Friday, September 28, 2012

Stability

C is stable.  Good news and bad news.  I would like to focus just on the good but there is always bad lurking just behind the good. I think C being termed "stable" is a way to get around the fact that not one of C's doctors really have any answers to explain what is going on right now with C.  Of course the most basic answers are, she has heterotaxy and her body is still not really adapting to the new physiology of the Fontan.  However, C continues to confound everyone.

We know she has lower O2 sats but you sure would not know by looking at her.  Yes, she is more blue but if you are not looking for the blueness you just might not notice.  I see the blueness, her doctors see the blueness but most people do not notice as she is generally moving too fast for anyone to see anything but a blur.  She is climbing on top of everything and into everything.  She runs, jumps, turns in circles, stands on her head, does forward rolls and with nary a huff, puff or wheeze.  She keeps up with her brothers and is beginning to give up naps completely (again).  Her cardiologist is on board with us that the 24/7 oxygen does not really seem to work.  She needs the O2 at night but during the day her sats are low and the O2 does not really bring them up.  She should not be this active and tolerant with the lower sats if she truly is not tolerating the Fontan.

Cognitively C is leaping ahead as well.  She has always been on track and age appropriate but took a huge downturn and regressed post Fontan.  Those days are fast fading into the past.  C receives one hour a week of speech therapy and one hour a week with a medical homebound Pre K teacher.  In just one month C has relearned lost skills, like coloring, and is bounding ahead in her speaking.  She is using 2 and 3 word combinations now and is beginning to request.  C has always understood us and knows what is going on but she has never communicated back with us.  Her communication has always been reactionary instead of proactive.  She has rarely asked for items or asked to do things but in the last 2 weeks she is really finding her voice.  Her requesting is becoming more frequent and consistent. So much so, I am beginning to really consider potty training.  All the positive forward movement cognitively makes the neurologist happy.  He feels she is doing great and we may get to stop the anti-seizure meds if she keeps doing so well and has no seizure activity.  She will have an eeg at her next appointment and the neurologist will make a determination from the eeg.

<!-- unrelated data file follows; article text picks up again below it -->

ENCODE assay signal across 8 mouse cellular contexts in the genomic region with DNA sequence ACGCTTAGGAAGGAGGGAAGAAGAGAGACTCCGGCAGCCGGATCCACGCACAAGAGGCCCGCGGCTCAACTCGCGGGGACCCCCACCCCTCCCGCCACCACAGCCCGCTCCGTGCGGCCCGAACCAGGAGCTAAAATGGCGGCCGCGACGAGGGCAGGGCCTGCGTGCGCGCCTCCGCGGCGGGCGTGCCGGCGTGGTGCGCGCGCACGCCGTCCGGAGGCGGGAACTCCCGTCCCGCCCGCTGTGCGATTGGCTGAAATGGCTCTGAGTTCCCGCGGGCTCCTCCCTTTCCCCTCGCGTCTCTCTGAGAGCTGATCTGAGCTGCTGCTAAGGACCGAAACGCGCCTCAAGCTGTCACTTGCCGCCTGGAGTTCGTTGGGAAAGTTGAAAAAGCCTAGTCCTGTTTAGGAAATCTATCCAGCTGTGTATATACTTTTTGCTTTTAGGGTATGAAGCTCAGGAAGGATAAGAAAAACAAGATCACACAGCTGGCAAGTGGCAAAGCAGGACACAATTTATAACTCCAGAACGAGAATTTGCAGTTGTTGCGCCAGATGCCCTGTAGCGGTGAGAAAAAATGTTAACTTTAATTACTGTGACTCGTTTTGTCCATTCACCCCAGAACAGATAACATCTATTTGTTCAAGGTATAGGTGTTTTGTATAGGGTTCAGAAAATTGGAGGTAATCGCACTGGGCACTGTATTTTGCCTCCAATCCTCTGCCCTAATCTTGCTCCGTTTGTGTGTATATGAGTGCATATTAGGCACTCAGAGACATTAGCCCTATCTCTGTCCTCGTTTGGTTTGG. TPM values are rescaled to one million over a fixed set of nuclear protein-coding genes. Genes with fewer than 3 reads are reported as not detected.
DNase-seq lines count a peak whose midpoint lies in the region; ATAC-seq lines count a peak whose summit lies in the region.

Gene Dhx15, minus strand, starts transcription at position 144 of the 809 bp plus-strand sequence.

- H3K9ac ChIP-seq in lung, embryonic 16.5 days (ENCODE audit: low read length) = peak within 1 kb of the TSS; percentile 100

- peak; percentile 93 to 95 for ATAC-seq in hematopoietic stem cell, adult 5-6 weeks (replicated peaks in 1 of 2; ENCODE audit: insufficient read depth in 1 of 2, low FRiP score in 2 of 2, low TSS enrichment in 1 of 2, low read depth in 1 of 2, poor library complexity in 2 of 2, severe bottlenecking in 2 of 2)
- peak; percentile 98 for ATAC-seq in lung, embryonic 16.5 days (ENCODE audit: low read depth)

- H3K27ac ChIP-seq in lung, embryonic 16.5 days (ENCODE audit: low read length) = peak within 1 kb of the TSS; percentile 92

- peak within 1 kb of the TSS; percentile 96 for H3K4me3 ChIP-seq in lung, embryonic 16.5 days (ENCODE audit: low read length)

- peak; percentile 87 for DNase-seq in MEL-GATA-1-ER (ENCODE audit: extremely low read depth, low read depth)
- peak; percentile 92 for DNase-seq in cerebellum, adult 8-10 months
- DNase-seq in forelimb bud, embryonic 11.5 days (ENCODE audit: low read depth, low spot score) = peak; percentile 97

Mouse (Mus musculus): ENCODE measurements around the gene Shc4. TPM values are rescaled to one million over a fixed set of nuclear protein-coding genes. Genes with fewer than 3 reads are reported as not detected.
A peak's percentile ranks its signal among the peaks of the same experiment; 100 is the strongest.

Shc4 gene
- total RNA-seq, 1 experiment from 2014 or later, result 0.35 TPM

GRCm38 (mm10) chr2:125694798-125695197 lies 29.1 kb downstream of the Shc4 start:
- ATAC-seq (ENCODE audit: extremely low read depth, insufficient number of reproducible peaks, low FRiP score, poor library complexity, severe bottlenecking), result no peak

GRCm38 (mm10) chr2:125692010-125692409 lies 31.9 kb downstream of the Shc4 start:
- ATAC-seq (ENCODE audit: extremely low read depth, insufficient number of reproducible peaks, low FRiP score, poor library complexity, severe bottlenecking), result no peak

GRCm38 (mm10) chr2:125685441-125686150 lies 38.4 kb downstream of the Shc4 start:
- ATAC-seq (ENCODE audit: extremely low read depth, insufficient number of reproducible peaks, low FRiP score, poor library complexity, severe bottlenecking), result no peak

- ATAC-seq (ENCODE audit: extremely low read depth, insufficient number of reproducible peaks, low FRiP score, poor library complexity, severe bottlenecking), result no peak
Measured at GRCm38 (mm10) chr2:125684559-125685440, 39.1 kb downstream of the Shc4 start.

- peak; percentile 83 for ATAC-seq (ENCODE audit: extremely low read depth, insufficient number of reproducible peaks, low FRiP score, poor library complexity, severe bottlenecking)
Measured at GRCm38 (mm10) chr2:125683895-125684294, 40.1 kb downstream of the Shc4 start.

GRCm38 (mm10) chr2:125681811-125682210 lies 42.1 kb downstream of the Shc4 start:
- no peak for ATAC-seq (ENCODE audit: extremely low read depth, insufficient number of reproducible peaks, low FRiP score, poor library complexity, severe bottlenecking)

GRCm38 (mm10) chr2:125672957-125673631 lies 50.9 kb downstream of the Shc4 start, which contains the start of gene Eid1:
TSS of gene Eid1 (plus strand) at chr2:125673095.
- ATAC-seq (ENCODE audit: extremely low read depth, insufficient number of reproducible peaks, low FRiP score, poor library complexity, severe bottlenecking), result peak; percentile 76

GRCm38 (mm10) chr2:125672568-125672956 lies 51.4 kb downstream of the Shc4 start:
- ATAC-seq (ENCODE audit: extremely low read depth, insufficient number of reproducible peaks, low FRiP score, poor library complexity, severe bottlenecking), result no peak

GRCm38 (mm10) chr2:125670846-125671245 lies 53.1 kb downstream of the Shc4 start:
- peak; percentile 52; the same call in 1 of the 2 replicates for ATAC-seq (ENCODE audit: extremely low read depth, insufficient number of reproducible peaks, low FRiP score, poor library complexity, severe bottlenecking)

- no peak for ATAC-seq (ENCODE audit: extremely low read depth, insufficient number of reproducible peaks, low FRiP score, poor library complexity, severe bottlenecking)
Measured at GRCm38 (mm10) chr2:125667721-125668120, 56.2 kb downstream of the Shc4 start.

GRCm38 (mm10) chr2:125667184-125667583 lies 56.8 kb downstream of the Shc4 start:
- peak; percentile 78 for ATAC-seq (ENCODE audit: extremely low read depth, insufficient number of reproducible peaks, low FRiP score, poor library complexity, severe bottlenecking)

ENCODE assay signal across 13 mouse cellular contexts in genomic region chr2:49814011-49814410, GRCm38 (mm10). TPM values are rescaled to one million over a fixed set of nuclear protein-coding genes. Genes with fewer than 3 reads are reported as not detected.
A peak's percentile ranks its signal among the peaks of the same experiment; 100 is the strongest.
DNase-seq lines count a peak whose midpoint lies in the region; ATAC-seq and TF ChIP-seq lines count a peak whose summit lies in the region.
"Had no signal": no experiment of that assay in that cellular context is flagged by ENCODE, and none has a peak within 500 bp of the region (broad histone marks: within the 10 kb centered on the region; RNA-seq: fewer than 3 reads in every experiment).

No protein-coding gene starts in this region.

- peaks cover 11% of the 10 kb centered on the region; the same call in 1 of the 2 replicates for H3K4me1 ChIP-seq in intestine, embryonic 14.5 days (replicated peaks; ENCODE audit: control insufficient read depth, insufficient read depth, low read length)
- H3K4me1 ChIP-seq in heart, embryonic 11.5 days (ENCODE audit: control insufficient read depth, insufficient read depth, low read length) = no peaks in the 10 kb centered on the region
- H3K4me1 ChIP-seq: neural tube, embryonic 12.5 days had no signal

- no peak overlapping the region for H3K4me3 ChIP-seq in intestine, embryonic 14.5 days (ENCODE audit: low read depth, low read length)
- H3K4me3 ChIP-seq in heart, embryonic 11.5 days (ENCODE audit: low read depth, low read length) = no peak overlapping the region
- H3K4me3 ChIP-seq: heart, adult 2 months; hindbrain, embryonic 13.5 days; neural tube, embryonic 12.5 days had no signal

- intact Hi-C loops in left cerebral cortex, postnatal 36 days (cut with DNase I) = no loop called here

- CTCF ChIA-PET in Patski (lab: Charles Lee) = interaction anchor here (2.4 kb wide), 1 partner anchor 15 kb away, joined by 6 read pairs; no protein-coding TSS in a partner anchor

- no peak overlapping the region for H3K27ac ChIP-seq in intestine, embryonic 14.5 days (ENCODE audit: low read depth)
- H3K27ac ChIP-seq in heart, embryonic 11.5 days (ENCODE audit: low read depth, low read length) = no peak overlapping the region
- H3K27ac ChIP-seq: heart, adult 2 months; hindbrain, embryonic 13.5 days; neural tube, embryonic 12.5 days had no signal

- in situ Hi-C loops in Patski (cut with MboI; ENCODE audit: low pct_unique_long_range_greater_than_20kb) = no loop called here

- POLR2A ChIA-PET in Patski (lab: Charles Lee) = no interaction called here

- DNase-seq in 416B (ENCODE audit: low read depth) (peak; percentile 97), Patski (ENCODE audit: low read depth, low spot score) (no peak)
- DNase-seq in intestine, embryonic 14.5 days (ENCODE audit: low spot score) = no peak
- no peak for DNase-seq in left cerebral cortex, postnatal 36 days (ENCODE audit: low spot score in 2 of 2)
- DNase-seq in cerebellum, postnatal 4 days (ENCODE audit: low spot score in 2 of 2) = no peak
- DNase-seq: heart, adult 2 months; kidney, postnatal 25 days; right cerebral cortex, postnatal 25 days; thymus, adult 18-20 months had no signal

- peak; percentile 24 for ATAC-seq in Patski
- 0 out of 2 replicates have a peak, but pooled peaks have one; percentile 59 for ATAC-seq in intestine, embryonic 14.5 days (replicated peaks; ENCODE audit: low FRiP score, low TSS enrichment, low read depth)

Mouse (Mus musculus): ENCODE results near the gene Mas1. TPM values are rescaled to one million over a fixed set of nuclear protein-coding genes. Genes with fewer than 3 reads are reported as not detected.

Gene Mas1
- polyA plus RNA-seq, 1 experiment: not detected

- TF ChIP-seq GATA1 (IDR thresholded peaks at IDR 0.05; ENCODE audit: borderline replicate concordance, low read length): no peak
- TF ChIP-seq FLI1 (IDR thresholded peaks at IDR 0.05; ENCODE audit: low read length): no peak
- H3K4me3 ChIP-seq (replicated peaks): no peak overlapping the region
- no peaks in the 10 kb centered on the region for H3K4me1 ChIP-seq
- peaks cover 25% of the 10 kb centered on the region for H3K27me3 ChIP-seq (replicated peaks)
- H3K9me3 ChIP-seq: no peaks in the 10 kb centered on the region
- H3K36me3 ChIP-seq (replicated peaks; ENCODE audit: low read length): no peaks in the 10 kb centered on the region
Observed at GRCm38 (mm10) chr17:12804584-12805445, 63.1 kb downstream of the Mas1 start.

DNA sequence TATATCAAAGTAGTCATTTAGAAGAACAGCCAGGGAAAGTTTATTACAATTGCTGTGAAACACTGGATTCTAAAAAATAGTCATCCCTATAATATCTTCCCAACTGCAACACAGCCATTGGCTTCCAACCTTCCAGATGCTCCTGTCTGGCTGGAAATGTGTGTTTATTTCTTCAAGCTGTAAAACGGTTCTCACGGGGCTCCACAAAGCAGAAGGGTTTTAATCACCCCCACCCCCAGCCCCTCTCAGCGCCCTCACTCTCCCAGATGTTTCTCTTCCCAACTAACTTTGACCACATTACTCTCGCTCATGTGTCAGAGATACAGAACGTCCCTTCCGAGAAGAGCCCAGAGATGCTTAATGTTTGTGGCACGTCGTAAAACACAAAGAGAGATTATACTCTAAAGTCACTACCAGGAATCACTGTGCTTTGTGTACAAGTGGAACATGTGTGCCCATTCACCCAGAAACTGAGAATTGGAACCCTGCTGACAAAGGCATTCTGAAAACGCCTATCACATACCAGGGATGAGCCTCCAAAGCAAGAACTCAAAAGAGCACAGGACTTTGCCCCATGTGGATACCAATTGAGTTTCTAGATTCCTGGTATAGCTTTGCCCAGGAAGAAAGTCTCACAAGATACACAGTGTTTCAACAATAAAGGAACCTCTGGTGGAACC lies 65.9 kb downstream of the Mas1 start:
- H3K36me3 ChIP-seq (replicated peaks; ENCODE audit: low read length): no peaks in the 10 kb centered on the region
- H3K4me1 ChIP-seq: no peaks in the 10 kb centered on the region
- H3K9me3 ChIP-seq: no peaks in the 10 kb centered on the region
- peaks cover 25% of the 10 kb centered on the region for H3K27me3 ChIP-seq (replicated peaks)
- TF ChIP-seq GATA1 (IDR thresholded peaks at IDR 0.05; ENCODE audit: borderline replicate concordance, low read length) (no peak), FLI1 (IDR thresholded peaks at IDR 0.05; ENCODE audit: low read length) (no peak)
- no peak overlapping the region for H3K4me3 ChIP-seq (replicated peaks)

C continues to need her anti-arrhythmia meds but her rhythm and rate have been controlled very well with the meds.  I had a brief moment of panic when I found out C's electrical cardiologist would be leaving the practice.  I seriously broke down and cried and questioned why.  Then I found out he is only going to Orlando and we can still see him.  I was much relieved as I really trust him.  He has brought C out of two deadly arrhythmia's and he just knows her so well.  Plus, he has plans to get her off the amiodarone, which long term, this medicine will do far more damage than good.  He is more aggressive than other EP's and will do whatever he can to get her safely transitioned to another med that has fewer negative side effects.

C's eating, while not improved to the point where she will eat and drink in substantive quantities is finally back and possibly improved pre-Fontan.  After having 8 glorious weeks post Fontan of thinking we were really making headway, like a switch, the eating and drinking stopped. We have had a very tough and discouraging road with her eating and drinking and also not sleeping through the night for the last 2 months due to waking up in the very early morning hours to gag, wretch and vomit.  However, the vomiting during the day has settled down, we added Zofran to combat nausea in the early morning hours and she is back to her normal.